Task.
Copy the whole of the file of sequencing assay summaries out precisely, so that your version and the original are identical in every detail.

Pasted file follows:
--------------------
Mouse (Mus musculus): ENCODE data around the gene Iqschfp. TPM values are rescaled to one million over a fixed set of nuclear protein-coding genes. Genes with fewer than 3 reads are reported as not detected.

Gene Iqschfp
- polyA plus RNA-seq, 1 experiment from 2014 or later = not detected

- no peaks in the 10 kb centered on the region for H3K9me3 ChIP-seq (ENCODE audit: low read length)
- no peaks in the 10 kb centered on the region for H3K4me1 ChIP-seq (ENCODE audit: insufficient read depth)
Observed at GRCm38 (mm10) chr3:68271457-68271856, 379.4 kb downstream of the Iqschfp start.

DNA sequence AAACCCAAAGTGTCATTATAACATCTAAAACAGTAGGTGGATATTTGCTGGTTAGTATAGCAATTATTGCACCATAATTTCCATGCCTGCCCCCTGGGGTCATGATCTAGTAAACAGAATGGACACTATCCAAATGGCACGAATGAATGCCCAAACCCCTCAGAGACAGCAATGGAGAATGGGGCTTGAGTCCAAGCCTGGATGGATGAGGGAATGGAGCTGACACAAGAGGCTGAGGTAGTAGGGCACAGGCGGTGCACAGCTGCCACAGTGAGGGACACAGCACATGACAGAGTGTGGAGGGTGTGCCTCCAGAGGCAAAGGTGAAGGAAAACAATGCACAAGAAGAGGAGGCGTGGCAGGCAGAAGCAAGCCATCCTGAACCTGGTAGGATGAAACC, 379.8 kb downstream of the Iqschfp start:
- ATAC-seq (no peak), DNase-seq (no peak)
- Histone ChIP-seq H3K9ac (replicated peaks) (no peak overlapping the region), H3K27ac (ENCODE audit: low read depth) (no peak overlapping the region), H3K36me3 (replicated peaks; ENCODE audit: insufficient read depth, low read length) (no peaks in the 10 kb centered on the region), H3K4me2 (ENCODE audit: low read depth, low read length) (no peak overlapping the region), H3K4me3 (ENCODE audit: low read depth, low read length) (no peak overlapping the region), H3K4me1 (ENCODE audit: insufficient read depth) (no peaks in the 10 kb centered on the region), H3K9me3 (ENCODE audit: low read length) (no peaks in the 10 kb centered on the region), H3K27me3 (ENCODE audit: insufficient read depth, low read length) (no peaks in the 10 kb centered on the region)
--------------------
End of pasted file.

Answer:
Mouse (Mus musculus): ENCODE data around the gene Iqschfp. TPM values are rescaled to one million over a fixed set of nuclear protein-coding genes. Genes with fewer than 3 reads are reported as not detected.

Gene Iqschfp
- polyA plus RNA-seq, 1 experiment from 2014 or later = not detected

- no peaks in the 10 kb centered on the region for H3K9me3 ChIP-seq (ENCODE audit: low read length)
- no peaks in the 10 kb centered on the region for H3K4me1 ChIP-seq (ENCODE audit: insufficient read depth)
Observed at GRCm38 (mm10) chr3:68271457-68271856, 379.4 kb downstream of the Iqschfp start.

DNA sequence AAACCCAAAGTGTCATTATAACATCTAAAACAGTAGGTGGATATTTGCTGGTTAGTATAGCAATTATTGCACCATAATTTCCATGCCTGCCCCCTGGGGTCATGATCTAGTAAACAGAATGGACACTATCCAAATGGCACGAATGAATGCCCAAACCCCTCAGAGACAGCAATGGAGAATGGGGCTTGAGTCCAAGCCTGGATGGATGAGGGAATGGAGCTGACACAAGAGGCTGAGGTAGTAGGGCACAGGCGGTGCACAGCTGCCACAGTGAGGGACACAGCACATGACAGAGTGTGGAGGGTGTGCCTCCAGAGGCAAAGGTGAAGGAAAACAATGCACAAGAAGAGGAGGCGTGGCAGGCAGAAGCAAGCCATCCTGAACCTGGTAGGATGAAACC, 379.8 kb downstream of the Iqschfp start:
- ATAC-seq (no peak), DNase-seq (no peak)
- Histone ChIP-seq H3K9ac (replicated peaks) (no peak overlapping the region), H3K27ac (ENCODE audit: low read depth) (no peak overlapping the region), H3K36me3 (replicated peaks; ENCODE audit: insufficient read depth, low read length) (no peaks in the 10 kb centered on the region), H3K4me2 (ENCODE audit: low read depth, low read length) (no peak overlapping the region), H3K4me3 (ENCODE audit: low read depth, low read length) (no peak overlapping the region), H3K4me1 (ENCODE audit: insufficient read depth) (no peaks in the 10 kb centered on the region), H3K9me3 (ENCODE audit: low read length) (no peaks in the 10 kb centered on the region), H3K27me3 (ENCODE audit: insufficient read depth, low read length) (no peaks in the 10 kb centered on the region)